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Flamenco Coming To LCAC

By Kayla Pellegrini


The wondrous dance of flamenco will be coming to the Leland Cultural Arts Center (LCAC) on June 24, as the Flamenco Carolina group performs 7-9 pm. This one-time dance performance will be accompanied by lively music on stage. Tickets are available for $15 per person. Flamenco Carolina group members Katie Hyde and Alicia Vila provided spoke to me about the dance’s origin, tradition, attire, music, and the overall basics of flamenco.



Flamenco originated in Andalucía, an area in the south of Spain, but draws inspiration from other regions such as Africa, the Middle East, and the Americas. In Andalucía, religions like Judaism, Islam, and Christianity, are associated with flamenco, and “Gypsy” or the appropriate term, Roma or Romani individuals, are heavily involved with the flamenco dance.


A traditional, true flamenco performance, involves people gathering with or without a guitar to accompany the dance. If there are multiple singers, the singers take turns without missing a beat. Musicians and dancers pay close attention to each other for cues. Sometimes flamenco occurs on the streets — someone may begin by singing a short verse, sometimes improvised, then the public may do palmas (rhythmic clapping) and dance and jaleo (cheer). An enthusiastic audience that “oles” is crucial for a sincere flamenco.


To this day, authentic flamenco in Andalucía can still be found at theatres, clubs, parties, celebrations, weddings, baptisms, funerals, and even in residential homes. At a fiesta, a single flamenco can last for as long as 20 minutes.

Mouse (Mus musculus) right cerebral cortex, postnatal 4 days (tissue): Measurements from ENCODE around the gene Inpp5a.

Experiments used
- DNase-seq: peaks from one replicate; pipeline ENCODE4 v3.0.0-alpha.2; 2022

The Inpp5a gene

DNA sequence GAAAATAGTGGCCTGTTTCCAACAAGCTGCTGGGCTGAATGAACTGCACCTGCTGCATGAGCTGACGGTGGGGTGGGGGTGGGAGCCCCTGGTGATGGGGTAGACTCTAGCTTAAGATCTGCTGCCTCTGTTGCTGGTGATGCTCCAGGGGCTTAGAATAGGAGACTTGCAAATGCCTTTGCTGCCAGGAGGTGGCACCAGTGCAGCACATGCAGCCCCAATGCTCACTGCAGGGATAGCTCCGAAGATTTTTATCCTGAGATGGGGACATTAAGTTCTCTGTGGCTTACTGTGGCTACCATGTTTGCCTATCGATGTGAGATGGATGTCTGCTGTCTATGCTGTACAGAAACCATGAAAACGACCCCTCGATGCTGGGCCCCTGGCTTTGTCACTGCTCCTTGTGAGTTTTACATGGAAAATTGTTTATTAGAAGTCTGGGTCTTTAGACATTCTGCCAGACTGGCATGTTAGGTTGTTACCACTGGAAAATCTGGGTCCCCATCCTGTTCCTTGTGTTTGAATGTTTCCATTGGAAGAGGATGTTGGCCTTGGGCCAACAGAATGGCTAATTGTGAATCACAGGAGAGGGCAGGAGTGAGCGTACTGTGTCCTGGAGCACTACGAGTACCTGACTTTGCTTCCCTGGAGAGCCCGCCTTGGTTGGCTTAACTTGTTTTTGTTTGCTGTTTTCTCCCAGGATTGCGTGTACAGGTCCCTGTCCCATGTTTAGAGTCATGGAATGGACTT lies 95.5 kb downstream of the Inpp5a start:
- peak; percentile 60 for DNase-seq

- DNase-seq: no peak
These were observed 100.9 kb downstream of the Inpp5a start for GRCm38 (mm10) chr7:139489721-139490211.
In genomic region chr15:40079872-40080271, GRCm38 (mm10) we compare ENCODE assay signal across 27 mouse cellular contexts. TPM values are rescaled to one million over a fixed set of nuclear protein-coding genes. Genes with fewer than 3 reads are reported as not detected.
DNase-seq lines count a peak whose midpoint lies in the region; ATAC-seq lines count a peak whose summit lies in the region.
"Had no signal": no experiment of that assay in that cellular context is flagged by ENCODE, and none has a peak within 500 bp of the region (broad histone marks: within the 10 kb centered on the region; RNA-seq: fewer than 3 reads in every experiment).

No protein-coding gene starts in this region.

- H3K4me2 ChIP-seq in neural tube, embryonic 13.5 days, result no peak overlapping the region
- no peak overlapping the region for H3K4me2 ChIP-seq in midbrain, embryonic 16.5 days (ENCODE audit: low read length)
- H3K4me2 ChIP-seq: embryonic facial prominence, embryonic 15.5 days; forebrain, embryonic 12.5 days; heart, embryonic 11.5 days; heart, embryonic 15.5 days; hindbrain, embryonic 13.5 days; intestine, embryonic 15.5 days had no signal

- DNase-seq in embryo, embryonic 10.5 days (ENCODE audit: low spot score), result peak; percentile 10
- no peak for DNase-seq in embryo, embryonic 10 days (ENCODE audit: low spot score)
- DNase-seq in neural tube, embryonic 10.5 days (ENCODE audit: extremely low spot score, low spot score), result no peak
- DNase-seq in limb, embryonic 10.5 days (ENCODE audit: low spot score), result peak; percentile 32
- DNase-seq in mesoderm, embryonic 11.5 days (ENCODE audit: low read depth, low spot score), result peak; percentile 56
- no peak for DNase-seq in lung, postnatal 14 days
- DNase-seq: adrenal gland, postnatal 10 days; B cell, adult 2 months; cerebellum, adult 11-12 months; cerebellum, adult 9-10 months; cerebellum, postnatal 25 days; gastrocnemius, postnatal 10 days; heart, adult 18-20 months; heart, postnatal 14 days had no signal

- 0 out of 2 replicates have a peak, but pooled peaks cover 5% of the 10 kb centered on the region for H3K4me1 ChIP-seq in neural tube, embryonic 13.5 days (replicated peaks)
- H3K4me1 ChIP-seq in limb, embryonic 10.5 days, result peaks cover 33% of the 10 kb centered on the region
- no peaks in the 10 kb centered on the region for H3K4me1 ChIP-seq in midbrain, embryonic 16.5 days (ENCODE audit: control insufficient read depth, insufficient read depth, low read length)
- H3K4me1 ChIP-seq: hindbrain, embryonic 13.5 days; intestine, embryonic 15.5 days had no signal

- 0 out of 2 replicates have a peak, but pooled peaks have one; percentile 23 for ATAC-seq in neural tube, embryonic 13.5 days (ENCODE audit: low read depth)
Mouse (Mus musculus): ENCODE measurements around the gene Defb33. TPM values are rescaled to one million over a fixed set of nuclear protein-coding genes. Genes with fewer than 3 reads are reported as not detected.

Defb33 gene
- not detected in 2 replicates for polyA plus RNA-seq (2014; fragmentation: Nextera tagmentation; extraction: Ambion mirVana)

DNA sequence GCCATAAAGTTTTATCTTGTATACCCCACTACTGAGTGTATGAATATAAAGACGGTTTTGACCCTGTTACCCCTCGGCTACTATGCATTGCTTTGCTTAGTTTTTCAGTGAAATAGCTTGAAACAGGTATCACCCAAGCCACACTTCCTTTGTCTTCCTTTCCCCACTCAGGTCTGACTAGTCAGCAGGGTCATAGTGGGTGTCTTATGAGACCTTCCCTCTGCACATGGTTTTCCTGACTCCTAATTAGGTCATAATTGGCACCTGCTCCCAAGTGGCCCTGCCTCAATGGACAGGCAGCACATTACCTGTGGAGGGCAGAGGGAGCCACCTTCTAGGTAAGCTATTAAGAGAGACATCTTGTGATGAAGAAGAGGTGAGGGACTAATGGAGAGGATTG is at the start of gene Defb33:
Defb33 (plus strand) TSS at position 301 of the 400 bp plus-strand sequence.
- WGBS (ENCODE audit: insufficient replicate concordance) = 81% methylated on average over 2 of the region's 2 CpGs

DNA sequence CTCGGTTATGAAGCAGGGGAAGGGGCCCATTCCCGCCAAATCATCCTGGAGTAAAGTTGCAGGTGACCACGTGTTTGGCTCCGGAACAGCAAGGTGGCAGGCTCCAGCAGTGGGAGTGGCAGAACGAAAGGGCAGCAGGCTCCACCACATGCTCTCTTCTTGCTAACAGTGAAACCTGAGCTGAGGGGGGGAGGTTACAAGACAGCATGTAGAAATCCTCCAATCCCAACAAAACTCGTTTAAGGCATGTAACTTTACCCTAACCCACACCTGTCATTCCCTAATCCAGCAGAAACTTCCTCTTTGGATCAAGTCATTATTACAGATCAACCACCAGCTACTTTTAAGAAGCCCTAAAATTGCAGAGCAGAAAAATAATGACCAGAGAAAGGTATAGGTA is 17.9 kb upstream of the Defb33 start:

For traditional attire, dancers wear shoes or boots that are hand-made and sturdy. The soles have nails inside to make the foot-stepping louder and act as additional percussion. The shoes or boots have toe-heel separation to create a range of sounds. But since flamenco can spring up anywhere at any time, it's not uncommon to see dancers in flip-flops or high heels in public.


Female dancers traditionally wear long, ruffled, and colorful skirts, along with hanging jewelry, fringed scarves, hair pins, and flower pins. On some occasions, dancers might have fans, a bata de cola (a skirt that goes past the feet from behind), or a manton de Manila (a delicate shawl).


The musical choice in flamenco is extremely broad. There are light hearted songs, and there are more serious songs, called cante jondo. Rather than telling the story from the song’s verses, the dancers represent the emotions. This means that the movements in flamenco are determined by the tones of the music.


Flamenco is a challenging and difficult dance. The movements must be accurate to the rhythm. It’s a hyper-physical activity, therefore flamenco is the perfect dance for quick learners or experienced dancers, however, all types of bodies, and all ages, from children to elders, can master flamenco.


The Flamenco Carolina group performs in North Carolina at multiple venues. For further information about the Flamenco Carolina, contact @flamencoartsnc on Facebook for classes and workshops.

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